In the middle of May, I posted about a house wren I named Elmer who built a nest in a new bird house in my garden. Elmer worked diligently to decorate the space for his potential partner and the family he hoped would begin there, and then began his endless mating call.
Well, it appeared that Elmer did find a mate. There were two wrens in and out of the house for about a month. However, when the lady arrived, she wasn’t completely satisfied with Elmer’s sense of style. She added her own touches, and I have to say that she is not the neatest homemaker. She threw out some of Elmer’s decorations and left her own decor hanging out the door.
The couple likely produced some wee ones. For weeks, Elmer called out to all who could hear him to beware of coming close to his home. And believe me, his call is powerful. Elmer’s whole little body shakes while chirping a sound that can be heard in my house, with windows closed, and air conditioning running.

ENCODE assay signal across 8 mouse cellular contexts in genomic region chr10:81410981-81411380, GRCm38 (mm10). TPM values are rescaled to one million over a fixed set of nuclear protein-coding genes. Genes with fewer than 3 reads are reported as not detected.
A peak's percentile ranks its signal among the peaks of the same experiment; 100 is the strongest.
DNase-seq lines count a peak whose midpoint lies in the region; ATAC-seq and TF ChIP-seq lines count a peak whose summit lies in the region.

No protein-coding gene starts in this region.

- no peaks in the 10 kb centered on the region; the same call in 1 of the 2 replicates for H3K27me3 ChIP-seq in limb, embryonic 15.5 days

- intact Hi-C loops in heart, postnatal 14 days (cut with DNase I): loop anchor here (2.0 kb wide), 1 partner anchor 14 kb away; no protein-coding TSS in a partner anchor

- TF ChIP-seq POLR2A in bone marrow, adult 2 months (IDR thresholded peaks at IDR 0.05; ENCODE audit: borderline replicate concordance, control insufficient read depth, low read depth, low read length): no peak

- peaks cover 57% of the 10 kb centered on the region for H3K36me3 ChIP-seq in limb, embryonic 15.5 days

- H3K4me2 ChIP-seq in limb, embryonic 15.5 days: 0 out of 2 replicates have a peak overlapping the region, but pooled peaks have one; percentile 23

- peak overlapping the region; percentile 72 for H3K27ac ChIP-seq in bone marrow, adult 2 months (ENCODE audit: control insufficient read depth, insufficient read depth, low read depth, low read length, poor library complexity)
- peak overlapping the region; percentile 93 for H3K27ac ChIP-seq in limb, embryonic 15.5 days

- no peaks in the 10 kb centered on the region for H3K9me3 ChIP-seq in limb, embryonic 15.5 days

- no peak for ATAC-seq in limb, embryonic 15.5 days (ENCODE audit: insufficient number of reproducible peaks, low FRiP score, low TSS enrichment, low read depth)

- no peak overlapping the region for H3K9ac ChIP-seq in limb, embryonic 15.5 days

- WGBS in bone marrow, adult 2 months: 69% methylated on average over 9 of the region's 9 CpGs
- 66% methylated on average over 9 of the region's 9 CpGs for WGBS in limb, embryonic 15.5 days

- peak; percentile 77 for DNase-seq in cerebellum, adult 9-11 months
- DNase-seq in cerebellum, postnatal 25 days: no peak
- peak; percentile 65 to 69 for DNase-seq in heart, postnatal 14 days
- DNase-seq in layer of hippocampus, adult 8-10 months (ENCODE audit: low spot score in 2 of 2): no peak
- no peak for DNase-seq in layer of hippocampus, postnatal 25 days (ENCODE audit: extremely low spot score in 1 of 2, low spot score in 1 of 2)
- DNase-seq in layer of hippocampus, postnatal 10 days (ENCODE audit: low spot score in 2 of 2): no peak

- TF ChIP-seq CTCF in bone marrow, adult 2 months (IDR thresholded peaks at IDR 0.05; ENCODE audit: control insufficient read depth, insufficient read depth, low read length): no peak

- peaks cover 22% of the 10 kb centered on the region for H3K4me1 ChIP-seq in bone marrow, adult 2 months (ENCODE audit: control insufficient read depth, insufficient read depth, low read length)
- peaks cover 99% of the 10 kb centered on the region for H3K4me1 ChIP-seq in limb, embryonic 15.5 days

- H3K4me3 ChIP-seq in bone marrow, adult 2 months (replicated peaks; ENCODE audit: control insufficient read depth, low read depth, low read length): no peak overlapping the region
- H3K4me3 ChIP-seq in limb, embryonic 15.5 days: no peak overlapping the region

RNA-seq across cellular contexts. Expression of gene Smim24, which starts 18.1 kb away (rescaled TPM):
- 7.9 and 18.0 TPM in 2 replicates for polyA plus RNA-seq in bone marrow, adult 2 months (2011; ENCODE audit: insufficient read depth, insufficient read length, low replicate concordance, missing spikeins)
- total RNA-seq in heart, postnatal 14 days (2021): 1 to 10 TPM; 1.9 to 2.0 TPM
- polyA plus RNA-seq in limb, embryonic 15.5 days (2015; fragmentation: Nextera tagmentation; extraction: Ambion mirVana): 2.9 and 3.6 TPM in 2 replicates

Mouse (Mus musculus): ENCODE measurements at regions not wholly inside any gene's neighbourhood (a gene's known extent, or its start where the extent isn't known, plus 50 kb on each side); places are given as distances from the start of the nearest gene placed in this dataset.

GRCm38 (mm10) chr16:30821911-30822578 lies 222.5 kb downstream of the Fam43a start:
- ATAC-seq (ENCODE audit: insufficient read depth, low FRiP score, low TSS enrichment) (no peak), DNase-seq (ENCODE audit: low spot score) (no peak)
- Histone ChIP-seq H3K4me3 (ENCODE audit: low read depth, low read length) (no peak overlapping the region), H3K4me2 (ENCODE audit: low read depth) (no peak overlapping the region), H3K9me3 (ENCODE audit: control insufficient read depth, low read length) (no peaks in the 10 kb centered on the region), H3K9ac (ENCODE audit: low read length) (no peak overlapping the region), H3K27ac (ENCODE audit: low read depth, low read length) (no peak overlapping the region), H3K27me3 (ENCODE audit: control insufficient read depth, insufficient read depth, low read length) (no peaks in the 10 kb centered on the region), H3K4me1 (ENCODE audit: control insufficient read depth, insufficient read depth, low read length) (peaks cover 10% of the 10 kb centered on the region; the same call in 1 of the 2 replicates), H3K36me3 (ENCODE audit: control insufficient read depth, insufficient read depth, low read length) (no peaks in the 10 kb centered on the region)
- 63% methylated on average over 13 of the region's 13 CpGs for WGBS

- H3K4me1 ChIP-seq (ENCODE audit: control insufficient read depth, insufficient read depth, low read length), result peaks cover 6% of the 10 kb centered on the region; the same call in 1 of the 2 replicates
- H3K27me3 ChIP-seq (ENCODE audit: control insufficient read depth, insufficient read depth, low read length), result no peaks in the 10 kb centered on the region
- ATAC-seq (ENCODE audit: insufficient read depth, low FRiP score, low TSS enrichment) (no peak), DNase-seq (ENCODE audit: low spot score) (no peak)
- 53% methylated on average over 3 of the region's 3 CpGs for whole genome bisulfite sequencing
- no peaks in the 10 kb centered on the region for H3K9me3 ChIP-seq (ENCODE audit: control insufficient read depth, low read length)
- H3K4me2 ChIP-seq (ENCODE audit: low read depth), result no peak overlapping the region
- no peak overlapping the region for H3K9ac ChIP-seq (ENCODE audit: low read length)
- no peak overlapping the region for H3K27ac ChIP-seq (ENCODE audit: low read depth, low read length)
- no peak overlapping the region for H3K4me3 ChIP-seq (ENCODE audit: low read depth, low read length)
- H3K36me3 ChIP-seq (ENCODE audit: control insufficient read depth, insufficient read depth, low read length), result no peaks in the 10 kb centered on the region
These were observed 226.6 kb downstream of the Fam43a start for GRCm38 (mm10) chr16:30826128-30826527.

Sparrows and blackbirds could sense the eggs or chicks inside the house, because anytime Elmer took a break, the birds peeked in the doorway. Fortunately, the intruders were too big to fit through the door and indulge on the delicacies inside.
I never saw any fledglings, but the tree off my patio became noisier with wren calls. My guess is that once the baby wrens were out on their own, they took to the pine tree for perching.
At this point, either another group of eggs is in the house or Elmer is ready for round two with a new gal. I don’t know for sure, because I can’t see inside the house. What I do know is that Elmer is once again constantly chirping from dawn until dusk.
The guy sure has energy!
For more information on house wrens, see the trusted Audubon site.
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